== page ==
• From the Customers table: CustomerName and CustomerId.
  • From the Orders table: OrderDate and OrderId.
  • From the OrderDetails table: Quantity and OrderId.


The XML includes two inner joins:

  • Between the Customers table (alias C) and the Orders table (alias O), connected via the CustomerId column.
  • Between the Orders table (alias O) and the OrderDetails table (alias OD), linked through the OrderId column.

You can find the JOIN in the below section of the XML output.

Internally the column CustomerId and from T1 and CustomerId from T2 is referenced as C5 and C6 and column OrderId from T2 and T3 is referenced as C3 and C7 (oref) , which can be looked up from the query hierarchy <DBOHier> at the end of the XML message.


The results are grouped by CustomerName from the Customers table and OrderDate from the Orders table.

You can find the GROUP BY in the aggregation section of the XML output

Internally the column CustomerName from the Customers table and OrderDate from the Orders table is referenced as C1 and C2, which can be looked up from the query hierarchy <DBOHier> at the end of the XML message.


An aggregate filter has been applied to ensure the SUM of the Quantity column from the OrderDetails table is greater than 10.

This can be found in the filter section of the XML output:

Internally the column Quantity is referenced as C4, which can be looked up from the query hierarchy <DBOHier> at the end of the XML message.


Results are ordered in descending order based on the total quantity ordered, which is an aggregated summation of the Quantity column from the OrderDetails table.This can be found in the sort section of the XML output:

Although Teradata might not consistently offer detailed insights about specific tables and columns within a query, FlowHigh enhances this data. It not only pinpoints the tables and columns but also correctly identifies any columns used in join operations.

FlowHigh User Interface for SQL parsing

You can also access the FlowHigh SQL parser through the web based user interface. The below figure shows how FlowHigh provides the information about tables in a SQL query by grouping them into types of tables.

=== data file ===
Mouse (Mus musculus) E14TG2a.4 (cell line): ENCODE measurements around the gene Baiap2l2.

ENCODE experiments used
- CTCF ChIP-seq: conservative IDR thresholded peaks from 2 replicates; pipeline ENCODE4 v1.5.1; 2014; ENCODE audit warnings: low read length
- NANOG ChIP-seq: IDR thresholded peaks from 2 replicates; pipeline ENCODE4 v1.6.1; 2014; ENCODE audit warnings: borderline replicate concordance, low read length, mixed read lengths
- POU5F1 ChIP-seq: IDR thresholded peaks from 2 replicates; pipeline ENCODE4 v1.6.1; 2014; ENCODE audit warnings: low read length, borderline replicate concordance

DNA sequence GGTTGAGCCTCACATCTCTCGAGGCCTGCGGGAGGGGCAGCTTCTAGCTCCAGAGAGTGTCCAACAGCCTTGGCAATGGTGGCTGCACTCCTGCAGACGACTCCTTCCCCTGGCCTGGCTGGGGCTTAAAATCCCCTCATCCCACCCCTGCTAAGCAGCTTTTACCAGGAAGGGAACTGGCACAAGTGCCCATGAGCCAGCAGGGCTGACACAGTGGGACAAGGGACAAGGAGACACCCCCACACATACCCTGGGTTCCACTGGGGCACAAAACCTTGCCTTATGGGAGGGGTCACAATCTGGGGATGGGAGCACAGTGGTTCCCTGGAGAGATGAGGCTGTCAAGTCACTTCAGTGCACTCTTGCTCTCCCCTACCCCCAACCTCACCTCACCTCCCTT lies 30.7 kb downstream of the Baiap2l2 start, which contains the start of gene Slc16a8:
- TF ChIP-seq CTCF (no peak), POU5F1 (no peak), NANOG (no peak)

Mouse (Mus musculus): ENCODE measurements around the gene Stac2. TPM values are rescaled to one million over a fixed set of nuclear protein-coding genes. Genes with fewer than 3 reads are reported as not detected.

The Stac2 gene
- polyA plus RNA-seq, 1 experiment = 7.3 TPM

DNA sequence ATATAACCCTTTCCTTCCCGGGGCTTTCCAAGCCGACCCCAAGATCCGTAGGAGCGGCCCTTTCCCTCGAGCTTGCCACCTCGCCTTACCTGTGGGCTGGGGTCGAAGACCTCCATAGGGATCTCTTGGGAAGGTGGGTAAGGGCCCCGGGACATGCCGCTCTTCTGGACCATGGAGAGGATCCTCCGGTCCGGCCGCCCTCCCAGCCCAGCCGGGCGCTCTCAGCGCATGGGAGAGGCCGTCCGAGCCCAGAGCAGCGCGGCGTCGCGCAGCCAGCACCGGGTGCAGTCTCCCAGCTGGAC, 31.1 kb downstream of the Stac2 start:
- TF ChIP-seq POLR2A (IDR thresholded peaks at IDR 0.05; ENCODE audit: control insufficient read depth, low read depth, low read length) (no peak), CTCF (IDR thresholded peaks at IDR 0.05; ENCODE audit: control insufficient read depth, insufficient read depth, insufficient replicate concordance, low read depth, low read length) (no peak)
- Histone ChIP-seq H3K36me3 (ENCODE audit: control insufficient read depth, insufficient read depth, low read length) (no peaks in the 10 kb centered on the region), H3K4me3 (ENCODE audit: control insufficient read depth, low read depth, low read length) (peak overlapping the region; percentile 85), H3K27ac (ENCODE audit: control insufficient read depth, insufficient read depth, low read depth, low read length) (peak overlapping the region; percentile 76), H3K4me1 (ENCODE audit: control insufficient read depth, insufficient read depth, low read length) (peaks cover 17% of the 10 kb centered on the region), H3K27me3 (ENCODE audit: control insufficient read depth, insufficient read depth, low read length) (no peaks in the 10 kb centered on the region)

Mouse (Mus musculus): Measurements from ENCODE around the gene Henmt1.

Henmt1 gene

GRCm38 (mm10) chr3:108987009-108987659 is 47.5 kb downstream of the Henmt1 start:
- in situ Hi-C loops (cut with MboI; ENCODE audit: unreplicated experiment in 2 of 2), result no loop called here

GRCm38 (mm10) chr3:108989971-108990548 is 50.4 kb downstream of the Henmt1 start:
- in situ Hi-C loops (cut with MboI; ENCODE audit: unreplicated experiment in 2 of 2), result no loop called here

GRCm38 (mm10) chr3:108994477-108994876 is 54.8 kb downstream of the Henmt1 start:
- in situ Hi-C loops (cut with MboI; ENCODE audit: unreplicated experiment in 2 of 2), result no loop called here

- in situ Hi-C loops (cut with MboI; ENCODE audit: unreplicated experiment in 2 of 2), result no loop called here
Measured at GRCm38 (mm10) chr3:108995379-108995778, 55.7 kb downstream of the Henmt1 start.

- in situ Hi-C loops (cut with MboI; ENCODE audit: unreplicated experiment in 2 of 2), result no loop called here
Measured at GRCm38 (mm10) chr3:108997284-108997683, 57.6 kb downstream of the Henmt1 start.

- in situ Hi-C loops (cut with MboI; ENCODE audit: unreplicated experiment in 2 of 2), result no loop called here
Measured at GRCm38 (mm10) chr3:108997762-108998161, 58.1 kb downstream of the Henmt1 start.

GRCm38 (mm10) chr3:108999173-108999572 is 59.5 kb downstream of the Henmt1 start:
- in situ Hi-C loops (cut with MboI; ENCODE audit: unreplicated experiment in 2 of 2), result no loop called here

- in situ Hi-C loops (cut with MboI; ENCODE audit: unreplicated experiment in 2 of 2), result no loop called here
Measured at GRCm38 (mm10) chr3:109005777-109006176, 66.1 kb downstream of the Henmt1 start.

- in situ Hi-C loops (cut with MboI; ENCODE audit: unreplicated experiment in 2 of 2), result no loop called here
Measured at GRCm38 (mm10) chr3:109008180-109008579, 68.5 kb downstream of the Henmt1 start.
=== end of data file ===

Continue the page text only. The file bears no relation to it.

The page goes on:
We took the Teradata SQL query example and parsed it through the web user interface.

We got the customer, orders and orderdetails tables back. As you can see the web UI also classifies these three tables as physical tables. Other types of tables are CTE, Views etc.

When we select a table name, it reveals the associated column names. For instance, by selecting the CUSTOMERS table, we can view its corresponding column names.

Likewise FlowHigh can be used to get columns used in a where conditions ,order by, group by and joins in the SQL query.

Columns used in GROUP BY / ORDER BY clause

This figure shows how FlowHigh can be used to filter out the columns used in order by and group by clause.

Filter columns

This figure shows how FlowHigh can be used to filter out the columns used in where clauses.

Columns in join conditions

This figure shows how FlowHigh can be used to filter out the columns used and types of join. I have outlined in detail how this type of information can be very useful for data engineering scenarios to identify indexes, cluster keys etc.

Need more?

FlowHigh ships with two other modules

  • FlowHigh SQL Analyser. The Analyser checks for issues in your SQL coed. It detects 30+ anti patterns in SQL code

I have written up a blog post on automatically detecting bad SQL code.

  • FlowHigh SQL Visualiser. Visualising SQL queries helps understand complex queries. It lets developers see how each part of the query contributes to the final result, making it easier to understand and debug.

You can try FlowHigh yourself. Register for the FlowHigh.